A few years ago, I was struck by the fact that the only ‘ask’ of us in the Lord’s prayer is forgiveness. That’s it, everything else is what the Lord can do for us – give us our daily bread, lead us not into temptation, deliver us from evil. Combine that with the greatest commandment being love. Forgiveness is love and love is forgiveness – completely interwoven. Pretty cut and dry as to what is required.

As we continue our Lenten journey, let us recall that we are all broken, in need of each other’s forgiveness and mercy.  Catholic Social Teaching states that each and every person has value and is worthy of great respect; respect that is man-given, but ‘God-demanded’.  Forgiveness is more powerful than judgment and ‘whatever you do to the least of my brothers you do to me’.

In Matthew 18:21-22, Peter approached Jesus and said to him, “Lord, if my brother sins against me, how often must I forgive him? As many as seven times?” Jesus answered, “I say to you, not seven times but seventy-seven times.” Forgiveness is neither optional nor conditional and needs to be given without limits.

Webster’s definition of forgiveness is “to cease to feel resentment against.” This need to stop feeling resentment can come in all shapes and sizes. We may need to forgive a small transgression or something that wounded us deeply; it may be a family member or an outsider. The friend who betrayed our confidence or the family member who broke our heart, creates more of a challenge to forgive.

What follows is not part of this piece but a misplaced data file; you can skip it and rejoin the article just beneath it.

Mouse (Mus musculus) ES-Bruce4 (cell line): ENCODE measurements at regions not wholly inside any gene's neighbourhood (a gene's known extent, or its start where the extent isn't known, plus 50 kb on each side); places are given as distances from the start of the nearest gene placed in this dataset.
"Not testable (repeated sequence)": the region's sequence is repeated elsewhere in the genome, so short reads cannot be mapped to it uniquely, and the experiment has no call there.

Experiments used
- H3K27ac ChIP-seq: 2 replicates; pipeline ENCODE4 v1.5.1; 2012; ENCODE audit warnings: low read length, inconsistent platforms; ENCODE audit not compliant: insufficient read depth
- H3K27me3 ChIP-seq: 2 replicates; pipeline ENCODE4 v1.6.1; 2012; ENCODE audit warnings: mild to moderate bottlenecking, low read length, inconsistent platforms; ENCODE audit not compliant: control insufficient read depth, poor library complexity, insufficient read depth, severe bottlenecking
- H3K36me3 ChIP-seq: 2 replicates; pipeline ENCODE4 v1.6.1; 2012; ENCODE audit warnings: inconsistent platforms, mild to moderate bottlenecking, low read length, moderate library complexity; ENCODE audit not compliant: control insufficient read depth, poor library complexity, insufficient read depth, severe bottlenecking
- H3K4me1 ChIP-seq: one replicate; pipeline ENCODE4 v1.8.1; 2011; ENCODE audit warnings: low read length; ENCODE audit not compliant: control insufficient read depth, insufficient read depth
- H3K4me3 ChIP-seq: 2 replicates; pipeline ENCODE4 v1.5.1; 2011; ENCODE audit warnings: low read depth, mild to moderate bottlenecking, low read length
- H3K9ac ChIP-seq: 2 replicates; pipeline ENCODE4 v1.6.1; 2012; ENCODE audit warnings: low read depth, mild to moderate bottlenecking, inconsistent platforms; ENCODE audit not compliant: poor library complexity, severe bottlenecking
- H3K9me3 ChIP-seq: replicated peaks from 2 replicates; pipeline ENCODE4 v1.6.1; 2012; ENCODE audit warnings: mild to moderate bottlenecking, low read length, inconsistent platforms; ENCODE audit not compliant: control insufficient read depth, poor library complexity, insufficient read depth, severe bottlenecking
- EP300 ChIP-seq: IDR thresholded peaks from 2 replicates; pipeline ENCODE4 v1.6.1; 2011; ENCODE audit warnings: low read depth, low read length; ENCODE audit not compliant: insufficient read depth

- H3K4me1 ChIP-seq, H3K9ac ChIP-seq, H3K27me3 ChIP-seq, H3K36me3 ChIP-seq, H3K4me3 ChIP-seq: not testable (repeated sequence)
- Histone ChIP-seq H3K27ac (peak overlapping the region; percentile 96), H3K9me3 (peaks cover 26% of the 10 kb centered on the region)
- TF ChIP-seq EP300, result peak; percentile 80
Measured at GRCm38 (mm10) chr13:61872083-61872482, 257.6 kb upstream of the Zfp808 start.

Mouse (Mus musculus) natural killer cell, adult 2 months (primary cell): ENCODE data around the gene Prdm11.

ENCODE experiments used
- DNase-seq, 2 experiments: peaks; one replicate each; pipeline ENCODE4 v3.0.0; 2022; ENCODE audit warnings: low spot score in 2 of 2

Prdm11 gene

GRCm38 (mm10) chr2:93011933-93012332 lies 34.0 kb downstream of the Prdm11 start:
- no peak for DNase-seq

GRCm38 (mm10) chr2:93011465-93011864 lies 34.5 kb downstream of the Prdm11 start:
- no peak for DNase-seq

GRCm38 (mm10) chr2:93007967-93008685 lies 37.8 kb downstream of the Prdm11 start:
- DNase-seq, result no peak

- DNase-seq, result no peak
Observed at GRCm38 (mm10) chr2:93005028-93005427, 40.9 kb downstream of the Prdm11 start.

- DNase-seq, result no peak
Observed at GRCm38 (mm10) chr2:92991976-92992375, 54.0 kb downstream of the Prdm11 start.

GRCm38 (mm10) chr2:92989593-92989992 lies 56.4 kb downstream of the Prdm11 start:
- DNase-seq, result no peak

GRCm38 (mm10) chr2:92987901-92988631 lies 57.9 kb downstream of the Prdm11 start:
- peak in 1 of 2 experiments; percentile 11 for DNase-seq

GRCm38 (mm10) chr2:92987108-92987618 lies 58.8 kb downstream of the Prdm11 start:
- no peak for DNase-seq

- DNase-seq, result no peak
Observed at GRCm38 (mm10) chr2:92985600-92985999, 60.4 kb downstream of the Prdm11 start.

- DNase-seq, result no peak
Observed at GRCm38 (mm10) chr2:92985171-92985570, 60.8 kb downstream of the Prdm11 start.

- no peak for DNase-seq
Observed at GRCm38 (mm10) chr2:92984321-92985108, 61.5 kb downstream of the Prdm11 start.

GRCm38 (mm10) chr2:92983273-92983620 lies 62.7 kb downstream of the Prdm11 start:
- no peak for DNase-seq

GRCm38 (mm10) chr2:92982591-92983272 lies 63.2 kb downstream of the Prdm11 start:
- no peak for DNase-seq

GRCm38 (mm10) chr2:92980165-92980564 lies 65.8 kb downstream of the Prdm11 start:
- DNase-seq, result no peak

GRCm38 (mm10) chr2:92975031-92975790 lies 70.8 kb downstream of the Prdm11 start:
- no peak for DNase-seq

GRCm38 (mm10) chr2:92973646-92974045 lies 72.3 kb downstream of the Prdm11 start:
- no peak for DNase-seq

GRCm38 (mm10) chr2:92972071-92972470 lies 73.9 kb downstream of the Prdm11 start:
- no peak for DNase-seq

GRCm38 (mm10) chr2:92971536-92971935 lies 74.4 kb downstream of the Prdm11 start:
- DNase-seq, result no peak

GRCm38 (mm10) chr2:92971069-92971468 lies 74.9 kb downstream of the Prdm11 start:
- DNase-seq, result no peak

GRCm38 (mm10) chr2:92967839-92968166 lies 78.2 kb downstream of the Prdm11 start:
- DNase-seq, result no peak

While forgiveness of behavior isn’t always appropriate, forgiveness for the individual within our hearts is. No greater example of forgiveness can be found in the Emmanuel African Methodist Episcopal Church in Charleston, South Carolina forgiving murderer Dylann Roof. Relatives of victims said, “I will never be able to hold her again, but I forgive you” and “we have no room for hating, so we have to forgive.” This also called to mind the massacre of Amish children that took place in Lancaster, Pennsylvania, in 2006. Members of the Amish families immediately expressed their forgiveness of the killer by visiting his family to offer pardon and condolence. In both situations they broke free of the self-seeking rhythm of exchange and demonstrated the existence and nature of the love of God. “Forgiveness does not change the past, but it does enlarge the future.” – Paul Boese

The Matthew West song Forgiveness has incredible lyrics and fortunately with the air time it gets on Christian music stations (40 weeks on Billboard’s Chart, peaking at #2), serves as a great reminder. The song was inspired by the true story of Renee Napier, who chose to forgive Eric Smallridge, a drunk driver who took the life of her 20-year-old daughter. As West explained, “the story made me take a look at my own life and ask myself if I’d be able to do the impossible, just like she did”:

It’s the hardest thing to give away

And the last thing on your mind today

It always goes to those who don’t deserve

It’s the opposite of how you feel

When they pain they caused is just too real

It flies in the face of all your pride

It moves away the mad inside

It’s always anger’s own worst enemy

There is no end to what its power can do

The prisoner that it really frees is you